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Two thirds of Brits crippled by mobile phone loss terror

Nomophobic neighbourhoods

T-Mobile Vairy Touch II

Nomophobia is on the rise in the UK, with 66 per cent of the population suffering from a fear of being without their mobile phones.

The condition, which takes its name from an abbreviation of "no-mobile-phone phobia", refers to the anxiety felt when batteries die or blowers go missing.

The number of sufferers has risen from 53 per cent in 2008 to the current two thirds mark, according to a recent survey from SecurEnvoy.

The security firm asked 1000 people about their mobile phone habits, 1163 participants fewer than the 4-year-old YouGov survey, but we won't judge the scientific accuracy here.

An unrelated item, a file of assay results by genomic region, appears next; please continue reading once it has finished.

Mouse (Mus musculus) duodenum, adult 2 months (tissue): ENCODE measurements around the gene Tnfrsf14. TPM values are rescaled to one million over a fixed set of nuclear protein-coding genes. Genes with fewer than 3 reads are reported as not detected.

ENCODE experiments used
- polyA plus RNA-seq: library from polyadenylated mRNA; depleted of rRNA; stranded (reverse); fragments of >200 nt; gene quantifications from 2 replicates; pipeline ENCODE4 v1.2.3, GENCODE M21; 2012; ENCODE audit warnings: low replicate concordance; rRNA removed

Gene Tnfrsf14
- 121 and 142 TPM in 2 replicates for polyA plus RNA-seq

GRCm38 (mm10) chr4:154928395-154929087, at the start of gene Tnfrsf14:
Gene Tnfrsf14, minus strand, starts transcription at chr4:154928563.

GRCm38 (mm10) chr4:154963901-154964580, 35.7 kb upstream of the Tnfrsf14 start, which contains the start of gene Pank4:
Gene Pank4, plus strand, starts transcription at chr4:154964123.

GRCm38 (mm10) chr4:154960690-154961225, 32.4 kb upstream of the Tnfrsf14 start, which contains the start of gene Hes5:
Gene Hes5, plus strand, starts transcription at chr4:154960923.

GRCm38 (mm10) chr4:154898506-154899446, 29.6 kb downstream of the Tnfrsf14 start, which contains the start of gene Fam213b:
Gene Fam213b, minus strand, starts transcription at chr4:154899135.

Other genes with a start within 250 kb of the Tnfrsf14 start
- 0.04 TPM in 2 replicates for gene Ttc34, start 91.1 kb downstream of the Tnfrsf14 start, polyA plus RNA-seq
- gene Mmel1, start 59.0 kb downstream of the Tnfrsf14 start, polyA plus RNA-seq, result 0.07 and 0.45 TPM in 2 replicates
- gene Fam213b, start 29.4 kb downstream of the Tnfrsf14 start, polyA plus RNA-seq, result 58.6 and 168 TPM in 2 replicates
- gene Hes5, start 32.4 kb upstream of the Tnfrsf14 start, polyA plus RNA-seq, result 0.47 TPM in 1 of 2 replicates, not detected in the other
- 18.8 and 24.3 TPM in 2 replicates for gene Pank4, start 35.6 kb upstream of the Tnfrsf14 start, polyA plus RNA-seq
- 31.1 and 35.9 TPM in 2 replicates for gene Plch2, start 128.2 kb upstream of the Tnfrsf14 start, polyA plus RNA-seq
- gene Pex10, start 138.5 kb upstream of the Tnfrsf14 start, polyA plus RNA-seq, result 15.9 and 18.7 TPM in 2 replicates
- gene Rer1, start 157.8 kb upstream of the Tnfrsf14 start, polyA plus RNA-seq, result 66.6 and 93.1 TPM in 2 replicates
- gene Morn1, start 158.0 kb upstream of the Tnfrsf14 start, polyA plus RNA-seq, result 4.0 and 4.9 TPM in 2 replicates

Turns out, women are now most worried about losing their phones, with 70 per cent labelled nomophobic compared to 61 per cent of blokes. You really can't survive without that bulge in your pocket can you?

41 per cent even said they had two phones in a bid to stay more connected.

The number of mobile users is perpetually on the rise - it was recently reported that half the UK population now owns a smartphone. Therefore, with more of our everyday tasks ported to high-tech blowers, the rise of nomophobia is perhaps unsurprising. ®

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